It is often difficult for consumers to find information about when payments are due and to understand what actions will lead to a penalty. Moreover, many credit card penalties, such as late payments, come with the additional burden of an increase in the consumer’s annual percent rate, or APR, to the penalty rate. This penalty rate can reach as high as 25 to 29 percent. The average penalty rate in 2008 was 16.9 percentage points higher than the average purchase APR, or standard APR. For a household that carries the average amount of $10,678 in credit card debt, being repriced to the penalty rate would result in an additional $1,800 in interest costs per year.
One simple technological solution could help level the playing field between cardholders and credit card companies and put money back into families’ budgets. Text messages—or a similarly rapid electronic method—could allow a financial institution to transfer information to cardholders at the “teachable moment” when they need it the most. If the typical credit cardholder agreement were dissected into useful pieces, made clearer, and sent to the cardholder in real time, it would decrease the likelihood that cardholders would incur a fee. For example, a bank could automatically send a text message five days before a bill’s due date warning the cardholder that a late payment will result in a late fee and an increase in the APR. The message would include both the event—in this case the due date—and the consequence: both a fee and an increase to the penalty rate.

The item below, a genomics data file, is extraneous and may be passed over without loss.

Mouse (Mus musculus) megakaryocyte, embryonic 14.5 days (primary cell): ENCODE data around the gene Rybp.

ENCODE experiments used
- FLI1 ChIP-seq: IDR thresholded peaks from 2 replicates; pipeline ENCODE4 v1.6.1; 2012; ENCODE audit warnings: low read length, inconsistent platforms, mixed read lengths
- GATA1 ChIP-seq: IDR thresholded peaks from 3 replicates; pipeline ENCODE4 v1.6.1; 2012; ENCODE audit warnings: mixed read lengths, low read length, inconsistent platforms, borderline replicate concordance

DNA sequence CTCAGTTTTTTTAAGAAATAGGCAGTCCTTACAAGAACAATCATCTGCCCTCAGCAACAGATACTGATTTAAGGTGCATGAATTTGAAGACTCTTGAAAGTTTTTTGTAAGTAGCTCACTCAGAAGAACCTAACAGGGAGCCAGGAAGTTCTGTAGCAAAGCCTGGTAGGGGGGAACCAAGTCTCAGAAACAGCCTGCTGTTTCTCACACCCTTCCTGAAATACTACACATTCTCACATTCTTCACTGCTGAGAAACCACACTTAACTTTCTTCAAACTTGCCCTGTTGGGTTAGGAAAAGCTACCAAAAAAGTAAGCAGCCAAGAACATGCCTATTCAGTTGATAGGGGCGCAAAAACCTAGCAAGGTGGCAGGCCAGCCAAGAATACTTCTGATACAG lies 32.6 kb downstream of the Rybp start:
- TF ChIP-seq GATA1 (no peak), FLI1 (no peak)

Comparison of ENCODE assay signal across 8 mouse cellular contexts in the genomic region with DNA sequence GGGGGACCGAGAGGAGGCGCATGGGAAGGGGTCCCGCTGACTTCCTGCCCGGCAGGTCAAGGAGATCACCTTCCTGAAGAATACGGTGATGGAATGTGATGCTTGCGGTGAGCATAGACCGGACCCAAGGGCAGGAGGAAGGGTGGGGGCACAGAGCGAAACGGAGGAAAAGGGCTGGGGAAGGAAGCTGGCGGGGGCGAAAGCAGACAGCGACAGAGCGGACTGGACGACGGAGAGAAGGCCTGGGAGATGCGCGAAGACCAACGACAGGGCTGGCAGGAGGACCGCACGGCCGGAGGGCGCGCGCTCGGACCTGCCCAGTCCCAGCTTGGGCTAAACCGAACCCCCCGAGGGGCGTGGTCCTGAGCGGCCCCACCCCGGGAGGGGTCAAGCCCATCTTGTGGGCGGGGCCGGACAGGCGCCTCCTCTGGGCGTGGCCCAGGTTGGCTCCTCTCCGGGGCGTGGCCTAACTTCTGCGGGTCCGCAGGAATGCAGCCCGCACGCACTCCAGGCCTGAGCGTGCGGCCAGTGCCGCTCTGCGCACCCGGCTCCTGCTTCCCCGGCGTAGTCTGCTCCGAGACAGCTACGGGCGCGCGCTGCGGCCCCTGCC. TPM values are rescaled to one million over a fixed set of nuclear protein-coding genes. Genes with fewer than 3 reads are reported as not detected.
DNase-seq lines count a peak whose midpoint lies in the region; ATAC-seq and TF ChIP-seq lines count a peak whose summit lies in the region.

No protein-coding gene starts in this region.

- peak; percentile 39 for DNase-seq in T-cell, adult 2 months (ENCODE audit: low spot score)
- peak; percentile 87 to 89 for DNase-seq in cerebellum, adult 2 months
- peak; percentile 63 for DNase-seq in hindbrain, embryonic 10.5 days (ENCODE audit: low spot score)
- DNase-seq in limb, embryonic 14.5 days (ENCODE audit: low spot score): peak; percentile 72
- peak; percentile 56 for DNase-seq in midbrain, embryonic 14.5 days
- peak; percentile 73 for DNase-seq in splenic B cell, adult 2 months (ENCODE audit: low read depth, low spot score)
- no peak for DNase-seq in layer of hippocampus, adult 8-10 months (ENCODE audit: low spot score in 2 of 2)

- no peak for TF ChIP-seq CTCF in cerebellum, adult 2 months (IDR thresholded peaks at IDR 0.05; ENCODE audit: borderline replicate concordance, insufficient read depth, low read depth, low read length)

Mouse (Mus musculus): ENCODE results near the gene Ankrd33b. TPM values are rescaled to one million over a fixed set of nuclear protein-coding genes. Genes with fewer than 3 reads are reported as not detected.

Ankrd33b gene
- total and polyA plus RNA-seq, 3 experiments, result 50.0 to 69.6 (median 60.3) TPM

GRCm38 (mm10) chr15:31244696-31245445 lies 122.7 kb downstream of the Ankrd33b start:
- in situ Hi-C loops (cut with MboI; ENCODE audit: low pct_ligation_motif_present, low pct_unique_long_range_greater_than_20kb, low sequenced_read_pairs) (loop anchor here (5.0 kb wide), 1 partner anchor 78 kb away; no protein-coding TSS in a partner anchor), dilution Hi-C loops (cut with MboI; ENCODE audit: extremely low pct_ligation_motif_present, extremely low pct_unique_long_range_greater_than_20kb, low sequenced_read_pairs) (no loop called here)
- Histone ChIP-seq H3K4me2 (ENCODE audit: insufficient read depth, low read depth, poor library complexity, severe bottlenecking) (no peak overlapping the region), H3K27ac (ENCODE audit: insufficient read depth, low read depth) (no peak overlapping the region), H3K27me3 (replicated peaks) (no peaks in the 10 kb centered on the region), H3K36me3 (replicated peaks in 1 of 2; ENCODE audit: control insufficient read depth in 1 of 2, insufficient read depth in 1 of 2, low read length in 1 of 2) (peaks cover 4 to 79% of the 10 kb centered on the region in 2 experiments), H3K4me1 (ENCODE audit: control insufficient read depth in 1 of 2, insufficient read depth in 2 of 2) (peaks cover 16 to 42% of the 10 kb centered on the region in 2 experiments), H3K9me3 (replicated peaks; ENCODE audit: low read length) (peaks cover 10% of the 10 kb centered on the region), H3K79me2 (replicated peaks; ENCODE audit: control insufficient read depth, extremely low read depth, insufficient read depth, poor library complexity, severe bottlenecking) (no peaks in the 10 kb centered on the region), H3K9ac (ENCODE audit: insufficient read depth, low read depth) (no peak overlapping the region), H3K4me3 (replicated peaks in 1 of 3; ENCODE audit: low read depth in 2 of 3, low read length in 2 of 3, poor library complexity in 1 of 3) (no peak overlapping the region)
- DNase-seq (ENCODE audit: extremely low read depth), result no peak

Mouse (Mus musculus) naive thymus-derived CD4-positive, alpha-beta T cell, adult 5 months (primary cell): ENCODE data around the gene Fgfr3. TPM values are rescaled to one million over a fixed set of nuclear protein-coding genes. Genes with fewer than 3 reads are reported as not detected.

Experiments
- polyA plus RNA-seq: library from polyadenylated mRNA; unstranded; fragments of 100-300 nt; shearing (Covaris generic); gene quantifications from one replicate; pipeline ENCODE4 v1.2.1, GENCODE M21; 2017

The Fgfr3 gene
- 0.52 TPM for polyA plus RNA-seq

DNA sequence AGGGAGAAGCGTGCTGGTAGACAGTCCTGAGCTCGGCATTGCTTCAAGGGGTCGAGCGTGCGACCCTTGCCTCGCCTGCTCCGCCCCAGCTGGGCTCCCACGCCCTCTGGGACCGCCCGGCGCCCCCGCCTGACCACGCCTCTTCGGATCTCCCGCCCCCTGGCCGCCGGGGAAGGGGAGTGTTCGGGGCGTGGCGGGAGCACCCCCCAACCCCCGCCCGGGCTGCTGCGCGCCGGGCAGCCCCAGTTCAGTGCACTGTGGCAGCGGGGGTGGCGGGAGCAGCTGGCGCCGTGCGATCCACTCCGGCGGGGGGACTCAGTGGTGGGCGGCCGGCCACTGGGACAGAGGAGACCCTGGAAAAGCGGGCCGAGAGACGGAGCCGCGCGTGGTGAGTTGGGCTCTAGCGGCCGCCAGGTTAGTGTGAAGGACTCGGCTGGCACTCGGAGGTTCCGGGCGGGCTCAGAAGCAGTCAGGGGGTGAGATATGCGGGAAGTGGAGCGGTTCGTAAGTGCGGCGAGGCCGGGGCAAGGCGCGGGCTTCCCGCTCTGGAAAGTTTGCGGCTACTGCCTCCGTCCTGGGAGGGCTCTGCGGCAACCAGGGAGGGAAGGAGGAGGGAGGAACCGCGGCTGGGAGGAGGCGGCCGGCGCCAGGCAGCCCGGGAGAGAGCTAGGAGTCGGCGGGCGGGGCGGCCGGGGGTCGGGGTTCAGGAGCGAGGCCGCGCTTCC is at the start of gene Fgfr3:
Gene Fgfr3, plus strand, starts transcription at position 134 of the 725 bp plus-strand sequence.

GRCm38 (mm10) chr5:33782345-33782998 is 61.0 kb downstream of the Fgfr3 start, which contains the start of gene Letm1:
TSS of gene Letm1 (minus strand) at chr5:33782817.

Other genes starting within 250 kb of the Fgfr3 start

A text message system should not, however, be a substitute for better protection from the worst abuses in credit cards. A text-messaging program should be implemented in tandem with legislation that makes credit cards fairer by eliminating the worst credit card practices.
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